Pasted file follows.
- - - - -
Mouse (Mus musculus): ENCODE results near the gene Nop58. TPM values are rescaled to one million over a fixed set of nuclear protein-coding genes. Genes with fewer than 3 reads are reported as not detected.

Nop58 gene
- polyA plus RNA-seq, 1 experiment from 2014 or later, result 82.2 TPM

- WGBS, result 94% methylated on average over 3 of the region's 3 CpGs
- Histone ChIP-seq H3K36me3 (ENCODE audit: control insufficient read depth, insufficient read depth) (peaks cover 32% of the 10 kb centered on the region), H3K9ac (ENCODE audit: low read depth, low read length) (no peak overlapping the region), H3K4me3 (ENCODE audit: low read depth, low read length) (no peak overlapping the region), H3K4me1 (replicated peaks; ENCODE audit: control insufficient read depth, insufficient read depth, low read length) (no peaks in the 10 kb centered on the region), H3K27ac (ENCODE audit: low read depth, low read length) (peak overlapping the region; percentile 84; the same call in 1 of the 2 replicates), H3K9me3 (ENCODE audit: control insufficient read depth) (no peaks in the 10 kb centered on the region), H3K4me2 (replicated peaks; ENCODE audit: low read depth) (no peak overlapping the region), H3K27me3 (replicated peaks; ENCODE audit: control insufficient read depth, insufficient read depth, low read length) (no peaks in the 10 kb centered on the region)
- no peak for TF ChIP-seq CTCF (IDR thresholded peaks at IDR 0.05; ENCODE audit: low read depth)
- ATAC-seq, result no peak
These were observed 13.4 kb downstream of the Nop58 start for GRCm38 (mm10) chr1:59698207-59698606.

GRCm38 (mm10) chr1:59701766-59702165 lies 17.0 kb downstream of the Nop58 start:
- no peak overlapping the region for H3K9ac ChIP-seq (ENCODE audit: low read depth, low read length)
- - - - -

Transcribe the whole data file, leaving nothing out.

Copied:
Mouse (Mus musculus): ENCODE results near the gene Nop58. TPM values are rescaled to one million over a fixed set of nuclear protein-coding genes. Genes with fewer than 3 reads are reported as not detected.

Nop58 gene
- polyA plus RNA-seq, 1 experiment from 2014 or later, result 82.2 TPM

- WGBS, result 94% methylated on average over 3 of the region's 3 CpGs
- Histone ChIP-seq H3K36me3 (ENCODE audit: control insufficient read depth, insufficient read depth) (peaks cover 32% of the 10 kb centered on the region), H3K9ac (ENCODE audit: low read depth, low read length) (no peak overlapping the region), H3K4me3 (ENCODE audit: low read depth, low read length) (no peak overlapping the region), H3K4me1 (replicated peaks; ENCODE audit: control insufficient read depth, insufficient read depth, low read length) (no peaks in the 10 kb centered on the region), H3K27ac (ENCODE audit: low read depth, low read length) (peak overlapping the region; percentile 84; the same call in 1 of the 2 replicates), H3K9me3 (ENCODE audit: control insufficient read depth) (no peaks in the 10 kb centered on the region), H3K4me2 (replicated peaks; ENCODE audit: low read depth) (no peak overlapping the region), H3K27me3 (replicated peaks; ENCODE audit: control insufficient read depth, insufficient read depth, low read length) (no peaks in the 10 kb centered on the region)
- no peak for TF ChIP-seq CTCF (IDR thresholded peaks at IDR 0.05; ENCODE audit: low read depth)
- ATAC-seq, result no peak
These were observed 13.4 kb downstream of the Nop58 start for GRCm38 (mm10) chr1:59698207-59698606.

GRCm38 (mm10) chr1:59701766-59702165 lies 17.0 kb downstream of the Nop58 start:
- no peak overlapping the region for H3K9ac ChIP-seq (ENCODE audit: low read depth, low read length)